Day 3 of the Navigator Experience has been going great. Unlike the troubles I had during the Charlottesville Marathon and unlike the SNAFU on Monday, I've been getting accurate readings and great comfort from my over sized bundle of blood glucose readings. Having the Navigator in my pocket during a meeting or on the bus ride home gives me peace of mind that I'm not going to bust into a spontaneous sweat because of a low. So for that I give the Navigator huge props for actually working over a 48 hour period! PROGRESS!
Amazingly enough the sensor stayed in place during my charging rhino impersonation on the track last night. I'm currently performing new threshold tests for my new triathlon coach (more on that tomorrow and hopefully a big announcement on Monday) and had to do my 6 minute run test last night. I ran .93 miles in 6 minutes with an average heart rate of 173 and a max heart rate of 179, I have no idea what any of that means, except I thought my lungs were going to explode when I had finished. I continued to cough up whatever badness accumulated in my lunges since IMLP until about midnight last night. So I'm pretty sure I reached my threshold. What was really cool and relevant, was the Navigator was able to immediately sync back up with the sensor when I was done with my run (no idea how the blood sugar was during the run) and continued to be accurate for the rest of the night.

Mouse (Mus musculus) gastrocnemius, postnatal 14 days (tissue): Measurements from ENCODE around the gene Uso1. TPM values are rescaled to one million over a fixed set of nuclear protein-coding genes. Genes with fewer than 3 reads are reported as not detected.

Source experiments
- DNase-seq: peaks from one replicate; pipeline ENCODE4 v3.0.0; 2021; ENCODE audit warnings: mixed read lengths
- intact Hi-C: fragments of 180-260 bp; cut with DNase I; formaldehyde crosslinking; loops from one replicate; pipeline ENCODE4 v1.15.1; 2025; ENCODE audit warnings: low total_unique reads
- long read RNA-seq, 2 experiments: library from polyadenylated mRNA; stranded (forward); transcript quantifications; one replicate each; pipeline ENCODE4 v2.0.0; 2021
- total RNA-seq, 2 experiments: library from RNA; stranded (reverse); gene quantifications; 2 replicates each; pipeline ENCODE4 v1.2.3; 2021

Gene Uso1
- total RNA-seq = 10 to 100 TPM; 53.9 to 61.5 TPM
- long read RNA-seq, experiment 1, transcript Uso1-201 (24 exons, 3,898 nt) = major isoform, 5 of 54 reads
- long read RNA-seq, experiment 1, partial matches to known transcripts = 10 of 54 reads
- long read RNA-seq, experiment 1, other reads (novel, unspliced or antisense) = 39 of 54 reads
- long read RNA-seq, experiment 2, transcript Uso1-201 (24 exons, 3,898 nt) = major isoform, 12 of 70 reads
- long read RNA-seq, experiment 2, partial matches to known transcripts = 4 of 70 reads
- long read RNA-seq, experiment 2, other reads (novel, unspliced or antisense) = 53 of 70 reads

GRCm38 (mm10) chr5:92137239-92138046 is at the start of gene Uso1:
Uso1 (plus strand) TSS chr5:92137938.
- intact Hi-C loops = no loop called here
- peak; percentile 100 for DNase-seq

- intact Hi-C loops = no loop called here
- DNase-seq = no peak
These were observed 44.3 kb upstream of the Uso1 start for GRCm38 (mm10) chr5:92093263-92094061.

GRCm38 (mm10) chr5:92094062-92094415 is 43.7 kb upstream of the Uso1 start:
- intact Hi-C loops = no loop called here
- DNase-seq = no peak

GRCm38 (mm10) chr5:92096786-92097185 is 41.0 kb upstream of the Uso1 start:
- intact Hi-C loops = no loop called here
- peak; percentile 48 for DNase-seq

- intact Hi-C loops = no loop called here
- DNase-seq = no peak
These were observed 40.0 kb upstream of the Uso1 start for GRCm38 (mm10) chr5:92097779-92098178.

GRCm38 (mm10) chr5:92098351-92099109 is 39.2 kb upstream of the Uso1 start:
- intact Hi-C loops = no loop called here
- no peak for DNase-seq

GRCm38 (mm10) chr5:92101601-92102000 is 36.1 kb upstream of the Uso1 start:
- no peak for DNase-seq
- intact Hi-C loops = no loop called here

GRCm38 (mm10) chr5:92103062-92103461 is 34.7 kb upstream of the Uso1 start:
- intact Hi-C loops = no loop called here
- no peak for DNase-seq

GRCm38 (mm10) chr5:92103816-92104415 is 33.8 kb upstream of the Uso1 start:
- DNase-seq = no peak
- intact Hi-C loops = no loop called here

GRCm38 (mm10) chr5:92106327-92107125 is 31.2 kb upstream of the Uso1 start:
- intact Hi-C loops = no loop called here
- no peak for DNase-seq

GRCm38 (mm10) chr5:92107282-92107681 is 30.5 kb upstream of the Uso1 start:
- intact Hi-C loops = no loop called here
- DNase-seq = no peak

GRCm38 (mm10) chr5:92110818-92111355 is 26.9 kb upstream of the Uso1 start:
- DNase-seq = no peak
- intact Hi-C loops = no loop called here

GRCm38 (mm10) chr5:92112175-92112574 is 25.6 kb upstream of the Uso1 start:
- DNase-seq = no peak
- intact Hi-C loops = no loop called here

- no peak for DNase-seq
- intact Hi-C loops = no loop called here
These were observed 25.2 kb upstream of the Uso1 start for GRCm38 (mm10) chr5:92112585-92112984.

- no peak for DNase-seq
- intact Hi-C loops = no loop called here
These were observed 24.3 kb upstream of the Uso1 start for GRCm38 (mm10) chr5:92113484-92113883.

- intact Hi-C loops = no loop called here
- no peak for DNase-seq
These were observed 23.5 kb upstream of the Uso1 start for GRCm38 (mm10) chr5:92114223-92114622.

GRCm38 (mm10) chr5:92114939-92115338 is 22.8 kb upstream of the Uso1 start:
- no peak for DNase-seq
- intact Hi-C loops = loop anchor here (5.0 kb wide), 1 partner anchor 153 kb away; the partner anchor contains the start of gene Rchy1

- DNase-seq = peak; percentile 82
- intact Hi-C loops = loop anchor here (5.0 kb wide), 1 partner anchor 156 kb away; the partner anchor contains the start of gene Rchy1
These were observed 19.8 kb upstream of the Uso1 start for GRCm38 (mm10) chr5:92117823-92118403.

Additionally, the CGM has identified a basal rate that is too high at 2am, too low at 3:30am and just right from 7 am to noon. That's the real beauty of a CGM, to see what the trends in a basal rate are, especially those little trends that can creep up on you and turn a 110 into a 250. Anyone can adjust either a basal or bolus rate for blood sugars that go really high or really low, but the blood sugars on the margin of good and bad are the ones that wreak havoc on an A1c. Hopefully the Navigator Experience continues after my swim test tonight!